- “Bacchus and Ariadne” by Sebastiano Ricci – 1713
- “A Regatta on the Grand Canal” by Canaletto – 1740
- “Mr and Mrs Andrews” by Thomas Gainsborough – 1749
- “Eton College” by Canaletto – 1754
- “An Experiment on a Bird in the Air Pump” by Joseph Wright of Derby – 1768
- “Self-portrait in a Straw Hat” by Louise Élisabeth Vigée Le Brun – 1782
19th Century Paintings
- “The Emperor Napoleon I” by Horace Vernet – 1815
- “Dido Building Carthage” by J. M. W. Turner – 1815
- “Salisbury Cathedral from the Meadows” by John Constable – 1831
- “The Execution of Lady Jane Grey” by Paul Delaroche – 1833
- “The Fighting Temeraire” by Joseph Mallord William Turner – 1839
- “Rain, Steam and Speed – The Great Western Railway” by J. M. W. Turner – 1844
- “Cimabue’s Celebrated Madonna is carried in Procession through the Streets of Florence” by Frederic Leighton – 1855
- “Madame Moitessier” by Jean-Auguste-Dominique Ingres– 1856
- “The Gare St-Lazare” by Claude Monet – 1877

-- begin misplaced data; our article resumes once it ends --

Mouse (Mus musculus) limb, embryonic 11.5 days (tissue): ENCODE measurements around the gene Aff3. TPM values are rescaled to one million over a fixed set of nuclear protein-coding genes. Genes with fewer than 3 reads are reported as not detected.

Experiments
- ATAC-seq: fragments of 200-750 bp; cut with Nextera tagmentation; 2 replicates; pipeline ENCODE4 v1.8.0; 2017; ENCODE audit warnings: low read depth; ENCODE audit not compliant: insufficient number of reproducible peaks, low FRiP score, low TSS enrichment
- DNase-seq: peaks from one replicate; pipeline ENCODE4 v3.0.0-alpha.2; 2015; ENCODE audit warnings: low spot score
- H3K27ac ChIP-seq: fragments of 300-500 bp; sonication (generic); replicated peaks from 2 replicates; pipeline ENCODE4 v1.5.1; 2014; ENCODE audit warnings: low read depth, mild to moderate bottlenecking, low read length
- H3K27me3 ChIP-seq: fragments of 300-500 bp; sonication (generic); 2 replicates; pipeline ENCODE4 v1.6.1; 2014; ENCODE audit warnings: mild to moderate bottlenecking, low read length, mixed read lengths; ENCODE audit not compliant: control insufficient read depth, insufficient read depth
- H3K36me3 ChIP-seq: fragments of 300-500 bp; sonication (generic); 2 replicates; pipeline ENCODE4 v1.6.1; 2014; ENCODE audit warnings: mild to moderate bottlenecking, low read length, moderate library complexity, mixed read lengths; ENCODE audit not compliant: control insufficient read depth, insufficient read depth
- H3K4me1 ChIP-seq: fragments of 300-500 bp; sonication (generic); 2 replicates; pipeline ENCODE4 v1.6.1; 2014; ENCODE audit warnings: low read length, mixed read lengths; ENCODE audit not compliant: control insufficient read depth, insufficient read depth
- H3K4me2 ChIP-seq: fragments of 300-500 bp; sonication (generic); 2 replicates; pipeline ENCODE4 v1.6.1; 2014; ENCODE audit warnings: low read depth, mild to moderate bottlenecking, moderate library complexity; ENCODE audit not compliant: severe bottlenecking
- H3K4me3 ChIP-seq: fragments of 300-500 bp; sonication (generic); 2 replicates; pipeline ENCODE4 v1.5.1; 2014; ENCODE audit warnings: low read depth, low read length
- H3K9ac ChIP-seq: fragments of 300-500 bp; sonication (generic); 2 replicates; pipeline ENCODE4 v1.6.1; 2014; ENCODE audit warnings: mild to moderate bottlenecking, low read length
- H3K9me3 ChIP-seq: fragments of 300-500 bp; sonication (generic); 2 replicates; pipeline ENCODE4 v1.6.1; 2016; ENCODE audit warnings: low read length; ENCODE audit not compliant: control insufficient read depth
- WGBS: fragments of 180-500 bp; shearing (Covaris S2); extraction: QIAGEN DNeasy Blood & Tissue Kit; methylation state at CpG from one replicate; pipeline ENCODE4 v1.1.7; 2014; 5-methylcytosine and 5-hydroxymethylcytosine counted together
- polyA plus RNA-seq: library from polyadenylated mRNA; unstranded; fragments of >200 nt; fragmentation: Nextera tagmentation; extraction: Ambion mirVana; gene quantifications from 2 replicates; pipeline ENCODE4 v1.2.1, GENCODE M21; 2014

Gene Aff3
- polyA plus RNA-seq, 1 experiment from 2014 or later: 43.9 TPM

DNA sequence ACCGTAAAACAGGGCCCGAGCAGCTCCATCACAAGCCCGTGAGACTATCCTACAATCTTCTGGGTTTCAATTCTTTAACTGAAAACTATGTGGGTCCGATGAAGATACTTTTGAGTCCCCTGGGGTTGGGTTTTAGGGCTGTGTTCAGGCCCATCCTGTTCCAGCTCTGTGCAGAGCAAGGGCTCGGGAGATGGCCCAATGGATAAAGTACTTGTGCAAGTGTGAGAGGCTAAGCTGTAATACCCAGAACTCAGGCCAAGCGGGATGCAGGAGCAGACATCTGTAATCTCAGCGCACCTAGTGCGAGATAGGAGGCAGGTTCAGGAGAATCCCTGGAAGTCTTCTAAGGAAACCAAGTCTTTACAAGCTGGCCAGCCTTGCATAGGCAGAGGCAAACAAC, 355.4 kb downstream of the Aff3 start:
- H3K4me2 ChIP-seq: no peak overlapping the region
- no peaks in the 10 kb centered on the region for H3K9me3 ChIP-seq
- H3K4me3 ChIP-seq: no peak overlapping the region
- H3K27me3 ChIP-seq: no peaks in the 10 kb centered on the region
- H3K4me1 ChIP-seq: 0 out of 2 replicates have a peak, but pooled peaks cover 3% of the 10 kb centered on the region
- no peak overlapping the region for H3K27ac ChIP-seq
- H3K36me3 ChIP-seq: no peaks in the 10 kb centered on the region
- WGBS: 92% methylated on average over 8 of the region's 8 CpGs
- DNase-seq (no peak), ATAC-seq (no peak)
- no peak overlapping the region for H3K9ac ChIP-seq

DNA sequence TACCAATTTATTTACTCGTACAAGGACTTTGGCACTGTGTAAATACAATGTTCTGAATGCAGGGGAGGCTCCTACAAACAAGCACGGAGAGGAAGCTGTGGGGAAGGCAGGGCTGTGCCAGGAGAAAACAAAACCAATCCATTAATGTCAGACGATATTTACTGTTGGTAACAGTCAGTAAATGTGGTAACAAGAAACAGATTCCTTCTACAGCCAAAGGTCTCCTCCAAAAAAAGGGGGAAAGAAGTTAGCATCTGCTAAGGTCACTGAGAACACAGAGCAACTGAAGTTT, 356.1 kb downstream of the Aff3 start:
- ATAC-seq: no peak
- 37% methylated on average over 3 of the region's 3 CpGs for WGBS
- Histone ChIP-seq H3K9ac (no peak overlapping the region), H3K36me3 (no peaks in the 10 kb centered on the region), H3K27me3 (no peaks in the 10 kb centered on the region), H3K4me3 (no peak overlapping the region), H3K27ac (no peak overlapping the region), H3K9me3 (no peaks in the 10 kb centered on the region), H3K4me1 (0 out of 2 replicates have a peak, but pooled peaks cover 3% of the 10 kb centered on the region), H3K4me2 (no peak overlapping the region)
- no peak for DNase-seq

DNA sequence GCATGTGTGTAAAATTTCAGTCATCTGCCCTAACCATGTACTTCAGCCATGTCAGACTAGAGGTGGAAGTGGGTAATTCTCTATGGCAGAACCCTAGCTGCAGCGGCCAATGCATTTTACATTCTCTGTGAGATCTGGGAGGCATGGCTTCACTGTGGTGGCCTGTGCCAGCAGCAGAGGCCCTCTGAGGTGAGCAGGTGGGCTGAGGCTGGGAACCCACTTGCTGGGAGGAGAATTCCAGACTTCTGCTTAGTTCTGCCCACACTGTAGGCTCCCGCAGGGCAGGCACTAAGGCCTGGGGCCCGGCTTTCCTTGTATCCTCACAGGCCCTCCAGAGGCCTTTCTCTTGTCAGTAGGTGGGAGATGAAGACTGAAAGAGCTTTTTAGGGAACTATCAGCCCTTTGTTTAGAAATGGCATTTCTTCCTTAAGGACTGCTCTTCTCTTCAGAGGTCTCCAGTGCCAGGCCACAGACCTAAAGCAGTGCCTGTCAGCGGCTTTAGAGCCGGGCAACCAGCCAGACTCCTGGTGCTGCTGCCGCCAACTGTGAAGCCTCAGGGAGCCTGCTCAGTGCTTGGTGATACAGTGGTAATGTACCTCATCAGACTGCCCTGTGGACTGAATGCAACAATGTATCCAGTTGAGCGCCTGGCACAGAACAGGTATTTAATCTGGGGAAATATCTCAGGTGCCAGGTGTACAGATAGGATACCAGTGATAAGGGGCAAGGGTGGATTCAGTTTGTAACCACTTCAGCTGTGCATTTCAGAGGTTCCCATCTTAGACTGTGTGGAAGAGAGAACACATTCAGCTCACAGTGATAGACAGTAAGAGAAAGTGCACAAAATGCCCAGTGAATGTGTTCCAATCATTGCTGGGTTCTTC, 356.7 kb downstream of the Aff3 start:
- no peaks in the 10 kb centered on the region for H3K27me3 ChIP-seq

- “Bathers at Asnières” by Georges Seurat – 1884
- “Sunflowers” by Vincent van Gogh – 1888
- “After the Bath, Woman Drying Herself” by Edgar Degas – 1895
- “Boulevard Montmartre at Night” by Camille Pissarro – 1898
20th Century Paintings
- “Misia Sert” by Pierre-Auguste Renoir – 1904
- “Portrait of Hermine Gallia” by Gustav Klimt – 1904
- Bathers (Les Grandes Baigneuses) by Paul Cézanne – 1905
- “Men of the Docks” by George Bellows – 1912
- “Water-Lilies” by Claude Monet (National Gallery, London) – 1916
Explore The National Gallery
- The National Gallery
- Masterpieces of The National Gallery
- The National Gallery, London – Crossword Puzzles
The History of The National Gallery
The History of the National Gallery, started when the British government bought 38 paintings in 1824 from the heirs of a London businessman who was a patron of the fine arts and a collector. It was the prospect that his critical collection of paintings was about to be sold by his estate, and be lost to the nation, as had previously happened with other private collections that galvanised the founding of the National Gallery. Unlike art museums in continental Europe, the National Gallery was not formed by nationalising an existing royal collection. It came into being after the initial 1824 purchase and by private donations, which today account for the majority of the collection. The National Gallery collection today covers most of the significant developments in Western painting.